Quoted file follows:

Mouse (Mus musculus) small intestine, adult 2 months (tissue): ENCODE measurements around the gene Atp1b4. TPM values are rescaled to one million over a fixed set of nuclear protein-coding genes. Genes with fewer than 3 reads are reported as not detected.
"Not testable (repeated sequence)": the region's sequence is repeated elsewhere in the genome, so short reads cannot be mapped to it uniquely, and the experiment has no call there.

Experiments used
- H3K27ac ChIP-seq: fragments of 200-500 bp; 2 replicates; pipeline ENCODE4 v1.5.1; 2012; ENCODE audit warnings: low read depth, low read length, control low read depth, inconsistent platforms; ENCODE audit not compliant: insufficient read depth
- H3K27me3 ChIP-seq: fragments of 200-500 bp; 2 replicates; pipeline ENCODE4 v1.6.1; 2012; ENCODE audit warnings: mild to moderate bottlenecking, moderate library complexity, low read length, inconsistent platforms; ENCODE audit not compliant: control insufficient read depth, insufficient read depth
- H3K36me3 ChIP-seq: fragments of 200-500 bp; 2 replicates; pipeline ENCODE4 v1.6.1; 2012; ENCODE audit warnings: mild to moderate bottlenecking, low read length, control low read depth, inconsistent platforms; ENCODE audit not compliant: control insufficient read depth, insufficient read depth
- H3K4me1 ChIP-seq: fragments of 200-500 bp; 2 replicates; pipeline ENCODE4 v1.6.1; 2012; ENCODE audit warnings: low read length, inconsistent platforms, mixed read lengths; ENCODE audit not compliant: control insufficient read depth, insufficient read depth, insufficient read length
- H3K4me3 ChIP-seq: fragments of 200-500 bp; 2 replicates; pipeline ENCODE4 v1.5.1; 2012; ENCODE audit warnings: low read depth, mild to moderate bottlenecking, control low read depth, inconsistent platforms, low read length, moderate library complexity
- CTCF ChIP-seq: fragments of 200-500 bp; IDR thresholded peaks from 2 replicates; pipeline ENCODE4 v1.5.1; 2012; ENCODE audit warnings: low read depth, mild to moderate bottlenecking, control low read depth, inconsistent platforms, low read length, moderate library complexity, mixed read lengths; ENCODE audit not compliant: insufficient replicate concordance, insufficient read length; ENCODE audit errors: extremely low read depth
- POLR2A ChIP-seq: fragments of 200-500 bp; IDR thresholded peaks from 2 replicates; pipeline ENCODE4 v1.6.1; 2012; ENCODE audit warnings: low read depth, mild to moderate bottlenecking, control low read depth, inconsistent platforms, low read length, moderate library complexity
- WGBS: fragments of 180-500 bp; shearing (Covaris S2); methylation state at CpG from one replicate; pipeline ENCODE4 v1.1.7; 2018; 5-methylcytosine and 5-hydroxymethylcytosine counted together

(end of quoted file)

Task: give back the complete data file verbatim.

Mouse (Mus musculus) small intestine, adult 2 months (tissue): ENCODE measurements around the gene Atp1b4. TPM values are rescaled to one million over a fixed set of nuclear protein-coding genes. Genes with fewer than 3 reads are reported as not detected.
"Not testable (repeated sequence)": the region's sequence is repeated elsewhere in the genome, so short reads cannot be mapped to it uniquely, and the experiment has no call there.

Experiments used
- H3K27ac ChIP-seq: fragments of 200-500 bp; 2 replicates; pipeline ENCODE4 v1.5.1; 2012; ENCODE audit warnings: low read depth, low read length, control low read depth, inconsistent platforms; ENCODE audit not compliant: insufficient read depth
- H3K27me3 ChIP-seq: fragments of 200-500 bp; 2 replicates; pipeline ENCODE4 v1.6.1; 2012; ENCODE audit warnings: mild to moderate bottlenecking, moderate library complexity, low read length, inconsistent platforms; ENCODE audit not compliant: control insufficient read depth, insufficient read depth
- H3K36me3 ChIP-seq: fragments of 200-500 bp; 2 replicates; pipeline ENCODE4 v1.6.1; 2012; ENCODE audit warnings: mild to moderate bottlenecking, low read length, control low read depth, inconsistent platforms; ENCODE audit not compliant: control insufficient read depth, insufficient read depth
- H3K4me1 ChIP-seq: fragments of 200-500 bp; 2 replicates; pipeline ENCODE4 v1.6.1; 2012; ENCODE audit warnings: low read length, inconsistent platforms, mixed read lengths; ENCODE audit not compliant: control insufficient read depth, insufficient read depth, insufficient read length
- H3K4me3 ChIP-seq: fragments of 200-500 bp; 2 replicates; pipeline ENCODE4 v1.5.1; 2012; ENCODE audit warnings: low read depth, mild to moderate bottlenecking, control low read depth, inconsistent platforms, low read length, moderate library complexity
- CTCF ChIP-seq: fragments of 200-500 bp; IDR thresholded peaks from 2 replicates; pipeline ENCODE4 v1.5.1; 2012; ENCODE audit warnings: low read depth, mild to moderate bottlenecking, control low read depth, inconsistent platforms, low read length, moderate library complexity, mixed read lengths; ENCODE audit not compliant: insufficient replicate concordance, insufficient read length; ENCODE audit errors: extremely low read depth
- POLR2A ChIP-seq: fragments of 200-500 bp; IDR thresholded peaks from 2 replicates; pipeline ENCODE4 v1.6.1; 2012; ENCODE audit warnings: low read depth, mild to moderate bottlenecking, control low read depth, inconsistent platforms, low read length, moderate library complexity
- WGBS: fragments of 180-500 bp; shearing (Covaris S2); methylation state at CpG from one replicate; pipeline ENCODE4 v1.1.7; 2018; 5-methylcytosine and 5-hydroxymethylcytosine counted together